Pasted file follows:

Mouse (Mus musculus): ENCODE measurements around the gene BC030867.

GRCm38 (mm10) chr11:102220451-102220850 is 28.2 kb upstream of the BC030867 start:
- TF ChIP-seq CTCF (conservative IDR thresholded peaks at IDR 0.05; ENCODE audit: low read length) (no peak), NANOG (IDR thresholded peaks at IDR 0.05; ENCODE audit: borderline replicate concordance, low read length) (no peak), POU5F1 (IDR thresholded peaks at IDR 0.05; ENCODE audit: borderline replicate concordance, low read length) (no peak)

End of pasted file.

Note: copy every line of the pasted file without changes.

Mouse (Mus musculus): ENCODE measurements around the gene BC030867.

GRCm38 (mm10) chr11:102220451-102220850 is 28.2 kb upstream of the BC030867 start:
- TF ChIP-seq CTCF (conservative IDR thresholded peaks at IDR 0.05; ENCODE audit: low read length) (no peak), NANOG (IDR thresholded peaks at IDR 0.05; ENCODE audit: borderline replicate concordance, low read length) (no peak), POU5F1 (IDR thresholded peaks at IDR 0.05; ENCODE audit: borderline replicate concordance, low read length) (no peak)